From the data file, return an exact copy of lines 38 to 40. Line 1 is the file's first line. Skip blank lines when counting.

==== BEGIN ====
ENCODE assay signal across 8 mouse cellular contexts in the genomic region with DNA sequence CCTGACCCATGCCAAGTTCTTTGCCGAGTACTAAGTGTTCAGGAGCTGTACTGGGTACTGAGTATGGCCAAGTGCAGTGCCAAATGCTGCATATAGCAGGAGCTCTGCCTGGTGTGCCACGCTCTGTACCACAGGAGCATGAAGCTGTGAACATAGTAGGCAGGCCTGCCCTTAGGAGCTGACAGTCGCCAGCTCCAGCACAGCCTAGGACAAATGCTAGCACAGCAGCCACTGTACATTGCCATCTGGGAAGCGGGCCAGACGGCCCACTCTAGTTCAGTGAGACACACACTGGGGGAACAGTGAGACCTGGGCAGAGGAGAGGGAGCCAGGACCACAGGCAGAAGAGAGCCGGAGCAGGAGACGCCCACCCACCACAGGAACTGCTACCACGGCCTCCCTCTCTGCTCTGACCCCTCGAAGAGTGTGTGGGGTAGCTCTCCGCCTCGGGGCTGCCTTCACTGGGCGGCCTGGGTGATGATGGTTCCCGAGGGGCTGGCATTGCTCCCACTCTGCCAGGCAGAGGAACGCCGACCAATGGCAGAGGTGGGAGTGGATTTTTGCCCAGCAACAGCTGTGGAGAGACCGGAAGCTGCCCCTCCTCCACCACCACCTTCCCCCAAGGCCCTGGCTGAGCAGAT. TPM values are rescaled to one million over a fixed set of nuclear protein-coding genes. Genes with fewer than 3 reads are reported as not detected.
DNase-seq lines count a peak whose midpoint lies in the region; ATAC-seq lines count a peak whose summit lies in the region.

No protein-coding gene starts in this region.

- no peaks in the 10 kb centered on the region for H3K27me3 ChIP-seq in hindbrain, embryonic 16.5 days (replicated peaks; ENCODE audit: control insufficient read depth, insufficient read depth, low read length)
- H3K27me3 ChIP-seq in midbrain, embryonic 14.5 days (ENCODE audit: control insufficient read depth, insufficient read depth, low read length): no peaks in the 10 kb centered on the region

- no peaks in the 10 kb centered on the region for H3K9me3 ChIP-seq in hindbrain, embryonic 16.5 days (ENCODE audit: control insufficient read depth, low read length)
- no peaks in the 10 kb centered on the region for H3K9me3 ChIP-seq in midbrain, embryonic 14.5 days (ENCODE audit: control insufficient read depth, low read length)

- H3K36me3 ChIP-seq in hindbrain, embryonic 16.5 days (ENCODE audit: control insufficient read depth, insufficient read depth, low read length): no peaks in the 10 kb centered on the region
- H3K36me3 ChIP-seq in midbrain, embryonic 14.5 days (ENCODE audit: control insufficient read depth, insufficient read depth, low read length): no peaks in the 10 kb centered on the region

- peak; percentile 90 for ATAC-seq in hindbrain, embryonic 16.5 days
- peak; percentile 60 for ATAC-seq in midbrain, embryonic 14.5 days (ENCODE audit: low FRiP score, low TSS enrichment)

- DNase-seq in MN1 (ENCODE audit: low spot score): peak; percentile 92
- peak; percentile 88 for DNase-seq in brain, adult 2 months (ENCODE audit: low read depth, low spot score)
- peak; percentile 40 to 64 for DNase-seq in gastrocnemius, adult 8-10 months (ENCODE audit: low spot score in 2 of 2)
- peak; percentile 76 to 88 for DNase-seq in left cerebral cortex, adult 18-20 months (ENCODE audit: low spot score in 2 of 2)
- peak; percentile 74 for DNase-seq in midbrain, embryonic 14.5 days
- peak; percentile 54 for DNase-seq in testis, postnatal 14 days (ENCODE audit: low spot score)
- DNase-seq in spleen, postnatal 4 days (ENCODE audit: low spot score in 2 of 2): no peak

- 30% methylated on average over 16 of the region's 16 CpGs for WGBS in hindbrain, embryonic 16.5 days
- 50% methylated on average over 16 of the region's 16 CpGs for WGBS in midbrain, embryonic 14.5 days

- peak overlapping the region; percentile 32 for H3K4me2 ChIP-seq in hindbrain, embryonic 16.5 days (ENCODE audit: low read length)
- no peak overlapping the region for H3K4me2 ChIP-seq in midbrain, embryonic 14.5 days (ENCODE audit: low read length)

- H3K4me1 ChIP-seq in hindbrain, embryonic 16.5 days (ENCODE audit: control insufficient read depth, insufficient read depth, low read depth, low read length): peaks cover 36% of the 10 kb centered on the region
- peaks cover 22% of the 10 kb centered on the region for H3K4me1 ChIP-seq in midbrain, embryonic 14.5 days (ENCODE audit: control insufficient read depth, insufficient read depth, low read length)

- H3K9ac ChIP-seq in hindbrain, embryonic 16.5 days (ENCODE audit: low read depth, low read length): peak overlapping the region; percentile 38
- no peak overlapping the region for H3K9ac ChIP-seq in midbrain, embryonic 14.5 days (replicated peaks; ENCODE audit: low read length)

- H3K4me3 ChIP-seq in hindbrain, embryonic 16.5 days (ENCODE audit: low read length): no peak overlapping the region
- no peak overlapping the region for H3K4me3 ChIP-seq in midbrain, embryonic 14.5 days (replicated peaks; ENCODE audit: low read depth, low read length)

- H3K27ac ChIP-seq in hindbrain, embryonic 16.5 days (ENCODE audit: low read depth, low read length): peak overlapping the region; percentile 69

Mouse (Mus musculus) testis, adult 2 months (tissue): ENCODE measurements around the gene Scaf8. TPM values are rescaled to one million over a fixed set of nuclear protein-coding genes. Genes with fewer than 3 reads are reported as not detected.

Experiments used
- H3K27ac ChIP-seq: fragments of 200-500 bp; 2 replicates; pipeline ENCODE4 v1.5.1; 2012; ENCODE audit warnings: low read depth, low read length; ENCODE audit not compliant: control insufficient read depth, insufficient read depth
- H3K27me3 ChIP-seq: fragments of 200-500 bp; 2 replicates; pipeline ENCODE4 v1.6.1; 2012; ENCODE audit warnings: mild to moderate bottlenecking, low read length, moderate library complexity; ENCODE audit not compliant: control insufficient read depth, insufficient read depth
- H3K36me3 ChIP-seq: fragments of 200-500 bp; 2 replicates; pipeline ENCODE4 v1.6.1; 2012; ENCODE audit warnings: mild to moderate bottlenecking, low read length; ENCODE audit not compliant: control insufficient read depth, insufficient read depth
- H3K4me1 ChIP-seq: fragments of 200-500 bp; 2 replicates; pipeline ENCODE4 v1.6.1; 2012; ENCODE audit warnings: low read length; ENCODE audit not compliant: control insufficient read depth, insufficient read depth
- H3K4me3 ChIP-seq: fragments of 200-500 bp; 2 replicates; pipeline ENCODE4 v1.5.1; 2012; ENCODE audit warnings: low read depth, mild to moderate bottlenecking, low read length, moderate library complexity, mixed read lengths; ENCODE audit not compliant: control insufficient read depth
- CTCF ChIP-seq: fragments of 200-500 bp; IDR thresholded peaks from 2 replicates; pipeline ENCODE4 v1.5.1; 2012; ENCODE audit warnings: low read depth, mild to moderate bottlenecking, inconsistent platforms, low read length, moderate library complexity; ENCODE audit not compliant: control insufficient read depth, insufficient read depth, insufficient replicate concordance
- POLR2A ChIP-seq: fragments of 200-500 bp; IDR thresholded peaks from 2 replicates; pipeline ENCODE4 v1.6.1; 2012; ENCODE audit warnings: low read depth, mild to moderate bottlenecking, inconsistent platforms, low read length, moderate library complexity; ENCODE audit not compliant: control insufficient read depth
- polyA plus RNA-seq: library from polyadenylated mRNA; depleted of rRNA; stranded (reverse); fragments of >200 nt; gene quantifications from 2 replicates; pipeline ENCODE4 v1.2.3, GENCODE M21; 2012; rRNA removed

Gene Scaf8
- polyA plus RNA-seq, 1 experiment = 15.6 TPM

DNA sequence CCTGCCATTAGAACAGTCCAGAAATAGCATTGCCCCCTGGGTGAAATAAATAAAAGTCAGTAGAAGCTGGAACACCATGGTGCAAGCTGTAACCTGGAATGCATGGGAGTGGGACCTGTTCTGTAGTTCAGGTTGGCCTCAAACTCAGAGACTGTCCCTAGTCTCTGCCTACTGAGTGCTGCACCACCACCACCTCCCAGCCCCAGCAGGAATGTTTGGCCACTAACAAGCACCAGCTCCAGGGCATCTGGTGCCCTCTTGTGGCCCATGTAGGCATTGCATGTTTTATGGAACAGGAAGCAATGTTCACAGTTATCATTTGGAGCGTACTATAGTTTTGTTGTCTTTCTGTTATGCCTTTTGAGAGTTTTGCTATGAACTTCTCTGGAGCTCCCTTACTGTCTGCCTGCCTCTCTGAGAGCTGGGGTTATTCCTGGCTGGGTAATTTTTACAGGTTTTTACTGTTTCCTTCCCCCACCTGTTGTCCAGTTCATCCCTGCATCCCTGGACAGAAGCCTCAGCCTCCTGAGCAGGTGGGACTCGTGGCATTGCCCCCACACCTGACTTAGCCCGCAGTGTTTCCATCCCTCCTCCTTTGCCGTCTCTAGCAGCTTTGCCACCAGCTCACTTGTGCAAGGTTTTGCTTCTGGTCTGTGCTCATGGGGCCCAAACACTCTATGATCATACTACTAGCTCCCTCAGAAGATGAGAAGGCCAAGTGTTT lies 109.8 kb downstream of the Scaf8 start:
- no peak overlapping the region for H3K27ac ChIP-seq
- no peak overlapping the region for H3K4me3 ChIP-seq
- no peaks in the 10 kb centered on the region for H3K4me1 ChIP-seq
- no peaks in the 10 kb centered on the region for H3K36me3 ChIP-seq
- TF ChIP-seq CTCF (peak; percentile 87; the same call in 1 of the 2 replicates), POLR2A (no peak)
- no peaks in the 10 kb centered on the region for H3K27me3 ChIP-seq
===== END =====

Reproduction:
- POLR2A ChIP-seq: fragments of 200-500 bp; IDR thresholded peaks from 2 replicates; pipeline ENCODE4 v1.6.1; 2012; ENCODE audit warnings: low read depth, mild to moderate bottlenecking, inconsistent platforms, low read length, moderate library complexity; ENCODE audit not compliant: control insufficient read depth
- polyA plus RNA-seq: library from polyadenylated mRNA; depleted of rRNA; stranded (reverse); fragments of >200 nt; gene quantifications from 2 replicates; pipeline ENCODE4 v1.2.3, GENCODE M21; 2012; rRNA removed

Gene Scaf8